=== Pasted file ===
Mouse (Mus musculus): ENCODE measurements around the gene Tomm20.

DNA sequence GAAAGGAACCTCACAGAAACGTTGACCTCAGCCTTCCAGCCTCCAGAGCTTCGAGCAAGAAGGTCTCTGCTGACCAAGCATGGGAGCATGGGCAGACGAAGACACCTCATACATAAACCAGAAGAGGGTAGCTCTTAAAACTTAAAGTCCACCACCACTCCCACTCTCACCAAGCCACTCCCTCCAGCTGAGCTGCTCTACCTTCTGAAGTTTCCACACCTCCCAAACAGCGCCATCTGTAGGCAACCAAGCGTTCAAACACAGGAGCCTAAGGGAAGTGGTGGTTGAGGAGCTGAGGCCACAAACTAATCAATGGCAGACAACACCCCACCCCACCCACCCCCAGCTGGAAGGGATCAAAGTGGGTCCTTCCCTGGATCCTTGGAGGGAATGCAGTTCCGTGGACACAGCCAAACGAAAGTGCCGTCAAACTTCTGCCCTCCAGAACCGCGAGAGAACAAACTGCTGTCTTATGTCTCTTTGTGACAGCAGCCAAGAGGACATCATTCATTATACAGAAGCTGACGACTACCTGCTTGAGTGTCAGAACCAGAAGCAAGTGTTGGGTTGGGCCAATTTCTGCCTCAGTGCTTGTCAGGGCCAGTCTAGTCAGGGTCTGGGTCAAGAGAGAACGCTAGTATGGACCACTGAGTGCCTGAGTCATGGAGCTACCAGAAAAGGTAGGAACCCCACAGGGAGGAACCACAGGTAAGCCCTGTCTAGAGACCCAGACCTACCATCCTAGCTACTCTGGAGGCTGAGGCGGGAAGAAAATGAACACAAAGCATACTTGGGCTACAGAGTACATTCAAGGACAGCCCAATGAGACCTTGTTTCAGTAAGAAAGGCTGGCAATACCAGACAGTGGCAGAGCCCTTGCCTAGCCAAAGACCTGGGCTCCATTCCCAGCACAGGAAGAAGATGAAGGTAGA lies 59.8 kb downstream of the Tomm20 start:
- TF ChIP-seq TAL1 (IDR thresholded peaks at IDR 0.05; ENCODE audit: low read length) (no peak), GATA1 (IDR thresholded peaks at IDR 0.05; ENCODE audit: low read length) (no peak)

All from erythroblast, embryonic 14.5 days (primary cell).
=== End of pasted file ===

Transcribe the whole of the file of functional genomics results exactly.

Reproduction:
Mouse (Mus musculus): ENCODE measurements around the gene Tomm20.

DNA sequence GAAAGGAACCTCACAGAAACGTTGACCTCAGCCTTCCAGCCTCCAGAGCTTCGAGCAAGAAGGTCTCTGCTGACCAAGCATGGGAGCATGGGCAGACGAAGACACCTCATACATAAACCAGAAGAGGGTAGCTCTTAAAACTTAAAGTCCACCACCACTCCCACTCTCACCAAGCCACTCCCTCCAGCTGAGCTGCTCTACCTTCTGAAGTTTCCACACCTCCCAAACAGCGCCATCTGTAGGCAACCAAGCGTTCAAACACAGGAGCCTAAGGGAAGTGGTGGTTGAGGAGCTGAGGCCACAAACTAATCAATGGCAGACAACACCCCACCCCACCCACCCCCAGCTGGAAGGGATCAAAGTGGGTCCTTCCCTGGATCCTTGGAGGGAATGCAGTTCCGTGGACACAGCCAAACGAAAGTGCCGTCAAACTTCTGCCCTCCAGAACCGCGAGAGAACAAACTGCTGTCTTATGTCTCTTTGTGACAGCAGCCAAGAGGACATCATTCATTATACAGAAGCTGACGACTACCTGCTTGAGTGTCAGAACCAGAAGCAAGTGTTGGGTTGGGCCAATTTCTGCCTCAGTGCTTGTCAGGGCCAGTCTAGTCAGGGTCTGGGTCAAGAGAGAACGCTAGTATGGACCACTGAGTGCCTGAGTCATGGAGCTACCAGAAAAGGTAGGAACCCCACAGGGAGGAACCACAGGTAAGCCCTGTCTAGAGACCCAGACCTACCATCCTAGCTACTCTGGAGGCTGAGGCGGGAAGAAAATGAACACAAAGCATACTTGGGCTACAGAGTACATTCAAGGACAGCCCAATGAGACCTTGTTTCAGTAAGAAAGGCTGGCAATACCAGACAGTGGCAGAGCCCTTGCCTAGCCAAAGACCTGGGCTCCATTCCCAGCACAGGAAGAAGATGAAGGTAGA lies 59.8 kb downstream of the Tomm20 start:
- TF ChIP-seq TAL1 (IDR thresholded peaks at IDR 0.05; ENCODE audit: low read length) (no peak), GATA1 (IDR thresholded peaks at IDR 0.05; ENCODE audit: low read length) (no peak)

All from erythroblast, embryonic 14.5 days (primary cell).